Feverfew—might have some effect in migraines
Petasites is a genus of flowering plants in the sunflower family, that are commonly referred to as butterburs and coltsfoots. Feverfew is ranked #19 as the most often used herb in the US. This indicates that it may have anti-inflammatory and anti-allergy properties.
EVIDENCE FOR USE:
- MIGRAINE HEADACHES: Some research suggests that feverfew may be helpful in preventing migraine headaches; however, results have been mixed and more evidence is needed from well-designed studies. Some studies show feverfew to be no more effective than placebo.
Other studies show patients reported a decrease in severity and frequents of headaches, as well as a decrease in nausea. American Academy of Neurology and the American Headache Society suggest that a feverfew extract may be effective and should be considered for migraine prevention. Petadolex® is the brand most studied, and we can order it from our warehouse if you are interested.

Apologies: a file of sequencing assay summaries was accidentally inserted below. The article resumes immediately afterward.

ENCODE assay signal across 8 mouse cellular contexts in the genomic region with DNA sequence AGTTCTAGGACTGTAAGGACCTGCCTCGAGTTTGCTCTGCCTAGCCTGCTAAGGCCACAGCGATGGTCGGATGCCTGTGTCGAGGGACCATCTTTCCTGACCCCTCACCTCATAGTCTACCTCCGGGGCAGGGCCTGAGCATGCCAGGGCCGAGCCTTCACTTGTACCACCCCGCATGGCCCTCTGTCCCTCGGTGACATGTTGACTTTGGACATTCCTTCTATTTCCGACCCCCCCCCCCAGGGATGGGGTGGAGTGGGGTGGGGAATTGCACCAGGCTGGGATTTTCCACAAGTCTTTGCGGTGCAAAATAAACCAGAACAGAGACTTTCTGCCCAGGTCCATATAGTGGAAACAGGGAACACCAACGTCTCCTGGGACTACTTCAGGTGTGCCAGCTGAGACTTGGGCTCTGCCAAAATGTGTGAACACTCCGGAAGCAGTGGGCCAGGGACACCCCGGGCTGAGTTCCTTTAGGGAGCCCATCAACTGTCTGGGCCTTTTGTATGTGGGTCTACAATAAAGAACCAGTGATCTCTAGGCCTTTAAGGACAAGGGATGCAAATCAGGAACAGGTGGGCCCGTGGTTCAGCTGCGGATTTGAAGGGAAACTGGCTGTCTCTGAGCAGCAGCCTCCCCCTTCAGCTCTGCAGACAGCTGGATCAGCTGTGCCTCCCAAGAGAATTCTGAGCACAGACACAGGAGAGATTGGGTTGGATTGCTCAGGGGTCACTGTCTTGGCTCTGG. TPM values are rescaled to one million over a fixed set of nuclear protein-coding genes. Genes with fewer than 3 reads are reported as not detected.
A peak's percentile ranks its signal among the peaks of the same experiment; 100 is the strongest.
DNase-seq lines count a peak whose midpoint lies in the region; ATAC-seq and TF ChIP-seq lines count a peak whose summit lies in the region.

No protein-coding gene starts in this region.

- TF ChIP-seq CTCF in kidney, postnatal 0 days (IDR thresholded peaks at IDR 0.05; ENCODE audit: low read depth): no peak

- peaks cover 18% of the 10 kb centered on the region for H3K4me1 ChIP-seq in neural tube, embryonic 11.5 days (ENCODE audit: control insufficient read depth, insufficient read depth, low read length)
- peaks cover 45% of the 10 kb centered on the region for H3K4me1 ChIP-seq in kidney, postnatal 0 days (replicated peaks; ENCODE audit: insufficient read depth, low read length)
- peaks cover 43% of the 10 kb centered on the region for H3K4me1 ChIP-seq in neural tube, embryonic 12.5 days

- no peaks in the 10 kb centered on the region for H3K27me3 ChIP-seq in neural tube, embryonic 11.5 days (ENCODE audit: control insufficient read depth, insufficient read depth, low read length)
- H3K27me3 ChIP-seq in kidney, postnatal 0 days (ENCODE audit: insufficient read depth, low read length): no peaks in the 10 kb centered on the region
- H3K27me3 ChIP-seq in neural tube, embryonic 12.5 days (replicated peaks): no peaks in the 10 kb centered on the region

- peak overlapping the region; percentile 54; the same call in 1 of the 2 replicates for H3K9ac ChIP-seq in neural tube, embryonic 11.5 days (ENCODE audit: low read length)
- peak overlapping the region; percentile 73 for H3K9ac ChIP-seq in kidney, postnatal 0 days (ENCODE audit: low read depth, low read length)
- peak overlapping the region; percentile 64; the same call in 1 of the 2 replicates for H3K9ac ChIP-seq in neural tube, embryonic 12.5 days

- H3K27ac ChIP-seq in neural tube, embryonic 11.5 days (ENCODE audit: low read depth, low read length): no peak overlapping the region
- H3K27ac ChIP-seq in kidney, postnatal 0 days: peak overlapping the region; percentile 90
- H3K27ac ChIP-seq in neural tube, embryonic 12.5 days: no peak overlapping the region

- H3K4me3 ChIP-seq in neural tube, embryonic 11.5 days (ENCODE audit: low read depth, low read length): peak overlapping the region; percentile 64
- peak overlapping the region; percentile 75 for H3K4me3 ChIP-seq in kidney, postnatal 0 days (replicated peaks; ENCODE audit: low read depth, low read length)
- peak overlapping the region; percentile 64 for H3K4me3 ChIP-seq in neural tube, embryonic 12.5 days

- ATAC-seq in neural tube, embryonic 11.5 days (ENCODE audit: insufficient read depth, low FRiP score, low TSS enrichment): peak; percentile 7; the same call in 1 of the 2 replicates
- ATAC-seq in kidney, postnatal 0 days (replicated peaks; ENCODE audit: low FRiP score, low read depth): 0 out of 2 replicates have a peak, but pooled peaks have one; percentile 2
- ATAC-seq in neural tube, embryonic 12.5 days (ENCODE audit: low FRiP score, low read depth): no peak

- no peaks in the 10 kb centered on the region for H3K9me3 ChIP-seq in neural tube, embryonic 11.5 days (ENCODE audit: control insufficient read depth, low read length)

- If allergic to other members of the daisy family (which includes ragweed and chrysanthemums) are more likely to be allergic to feverfew.
- Pregnancy and nursing: NOT recommended during pregnancy, because it may cause contractions.
- People taking blood thinners should use feverfew with caution because feverfew may potentiate the activity of anticoagulants such as warfarin (Coumadin®)
- Side effects: Common: stomach upset
Your Thompson Pharmacist Says: Feverfew got its name from the Greeks, who thought it reduced fever, but is of minimal value. In the 1980’s it was frequently recommended along with magnesium and Riboflavin (B2) for the prevention of migraine headaches. Many of our local neurologists start patients with Magnexium Oxide and Riboflavin (B-2) as initial therapy to prevent migraines.
If you have any questions about prescription or over the counter products, Go Ahead and ASK… at Thompson Pharmacy it’s All for YOU!